Millions in public money invested in a Dartmouth company is lost after creditors approved a debt restructuring plan.
As part of the plan, approved at a meeting on Friday, a total of $6.8 million in provincial and federal tax dollars owed by Intelivote Systems Inc. won’t be recouped.
Dean Smith founded Intelivote in 2003 to provide electronic and telephone voting services for municipal elections, political party leadership contests, union votes, and more. The company ran a few of HRM’s elections, and currently holds the contract for its next one.
Halifax Examiner publisher Tim Bousquet profiled the company in 2008 in The Coast here, and noted in the Morning File in 2015 that the company “has been the recipient of considerable government largesse, both federal and provincial.”
At the time, Intelivote had caused a scare for HRM, with a by-election just weeks away. The company was up for sale and facing possible receivership from the Atlantic Canada Opportunities Agency (ACOA), which had loaned the company more than $1.8 million since 2012. The company had also borrowed $2.8 million from Nova Scotia Business Inc. (NSBI).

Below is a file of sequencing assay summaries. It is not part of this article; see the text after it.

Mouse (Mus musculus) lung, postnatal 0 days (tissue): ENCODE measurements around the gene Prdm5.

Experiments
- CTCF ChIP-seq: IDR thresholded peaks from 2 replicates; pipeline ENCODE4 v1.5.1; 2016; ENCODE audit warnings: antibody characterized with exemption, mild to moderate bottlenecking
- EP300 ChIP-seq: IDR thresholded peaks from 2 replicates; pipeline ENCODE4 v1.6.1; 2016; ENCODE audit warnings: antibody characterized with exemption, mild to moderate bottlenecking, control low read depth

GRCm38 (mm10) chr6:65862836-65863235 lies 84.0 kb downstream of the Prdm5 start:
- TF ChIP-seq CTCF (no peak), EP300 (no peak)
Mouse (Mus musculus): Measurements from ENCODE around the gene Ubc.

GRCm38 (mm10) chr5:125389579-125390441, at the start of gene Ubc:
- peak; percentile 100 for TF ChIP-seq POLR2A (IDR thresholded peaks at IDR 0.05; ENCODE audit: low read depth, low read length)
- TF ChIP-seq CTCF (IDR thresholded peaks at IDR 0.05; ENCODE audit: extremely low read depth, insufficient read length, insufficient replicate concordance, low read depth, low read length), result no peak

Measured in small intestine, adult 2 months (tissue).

But a sale never happened, and this summer, Intelivote applied in Nova Scotia Supreme Court for relief under the Companies’ Creditors Arrangement Act (CCAA).
In an affidavit filed in court in July, Smith said Intelivote “was an innovative business in the earliest stages of e-voting.
“There were many skeptics and technology had to be developed to address functionality, reliability, scalability, auditability, privacy, and adaptability,” Smith wrote.